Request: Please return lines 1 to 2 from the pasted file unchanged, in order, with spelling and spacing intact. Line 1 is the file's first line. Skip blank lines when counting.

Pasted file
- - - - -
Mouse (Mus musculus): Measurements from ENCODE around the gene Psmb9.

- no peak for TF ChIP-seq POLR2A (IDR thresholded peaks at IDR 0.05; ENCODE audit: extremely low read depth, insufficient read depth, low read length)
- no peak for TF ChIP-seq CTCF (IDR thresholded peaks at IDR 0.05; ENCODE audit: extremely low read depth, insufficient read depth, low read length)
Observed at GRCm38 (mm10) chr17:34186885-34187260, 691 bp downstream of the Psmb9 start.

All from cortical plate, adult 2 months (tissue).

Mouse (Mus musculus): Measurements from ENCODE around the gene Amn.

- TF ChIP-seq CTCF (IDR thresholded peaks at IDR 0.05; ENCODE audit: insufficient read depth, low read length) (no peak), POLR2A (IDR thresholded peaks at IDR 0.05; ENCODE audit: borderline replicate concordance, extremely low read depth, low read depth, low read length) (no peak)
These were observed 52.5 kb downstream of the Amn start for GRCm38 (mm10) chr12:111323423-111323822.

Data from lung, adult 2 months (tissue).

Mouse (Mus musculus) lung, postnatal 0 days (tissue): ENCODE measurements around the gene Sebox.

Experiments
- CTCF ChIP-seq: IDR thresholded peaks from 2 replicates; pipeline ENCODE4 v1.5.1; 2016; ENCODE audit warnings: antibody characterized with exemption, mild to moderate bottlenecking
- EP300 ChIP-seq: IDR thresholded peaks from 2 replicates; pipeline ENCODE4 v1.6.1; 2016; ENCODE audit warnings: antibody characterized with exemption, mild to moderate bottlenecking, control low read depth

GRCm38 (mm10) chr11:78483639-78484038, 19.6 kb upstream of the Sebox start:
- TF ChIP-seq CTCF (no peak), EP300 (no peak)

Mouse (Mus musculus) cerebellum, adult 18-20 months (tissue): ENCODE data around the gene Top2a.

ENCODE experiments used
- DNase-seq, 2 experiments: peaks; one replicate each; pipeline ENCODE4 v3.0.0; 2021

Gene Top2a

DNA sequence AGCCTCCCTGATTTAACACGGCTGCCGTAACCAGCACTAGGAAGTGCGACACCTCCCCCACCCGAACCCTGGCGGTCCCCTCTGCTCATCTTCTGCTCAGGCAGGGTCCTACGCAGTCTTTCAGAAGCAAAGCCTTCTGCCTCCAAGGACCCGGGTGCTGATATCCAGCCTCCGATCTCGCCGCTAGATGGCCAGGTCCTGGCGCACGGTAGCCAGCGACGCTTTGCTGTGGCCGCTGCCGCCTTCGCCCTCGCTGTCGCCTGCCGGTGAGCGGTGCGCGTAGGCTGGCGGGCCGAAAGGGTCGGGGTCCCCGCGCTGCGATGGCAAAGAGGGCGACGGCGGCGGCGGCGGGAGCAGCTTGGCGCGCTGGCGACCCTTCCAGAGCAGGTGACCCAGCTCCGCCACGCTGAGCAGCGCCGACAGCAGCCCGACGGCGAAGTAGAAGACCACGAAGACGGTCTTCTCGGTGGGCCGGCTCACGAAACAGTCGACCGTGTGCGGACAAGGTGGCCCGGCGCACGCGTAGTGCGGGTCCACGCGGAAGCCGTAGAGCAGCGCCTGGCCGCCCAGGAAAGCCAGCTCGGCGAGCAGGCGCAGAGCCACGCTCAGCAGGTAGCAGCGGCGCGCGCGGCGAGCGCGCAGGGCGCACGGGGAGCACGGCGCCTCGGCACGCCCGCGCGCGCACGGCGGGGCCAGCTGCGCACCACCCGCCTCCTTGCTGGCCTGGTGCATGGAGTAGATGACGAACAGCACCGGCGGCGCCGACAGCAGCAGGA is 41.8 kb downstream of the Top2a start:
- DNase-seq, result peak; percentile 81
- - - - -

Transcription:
Mouse (Mus musculus): Measurements from ENCODE around the gene Psmb9.

- no peak for TF ChIP-seq POLR2A (IDR thresholded peaks at IDR 0.05; ENCODE audit: extremely low read depth, insufficient read depth, low read length)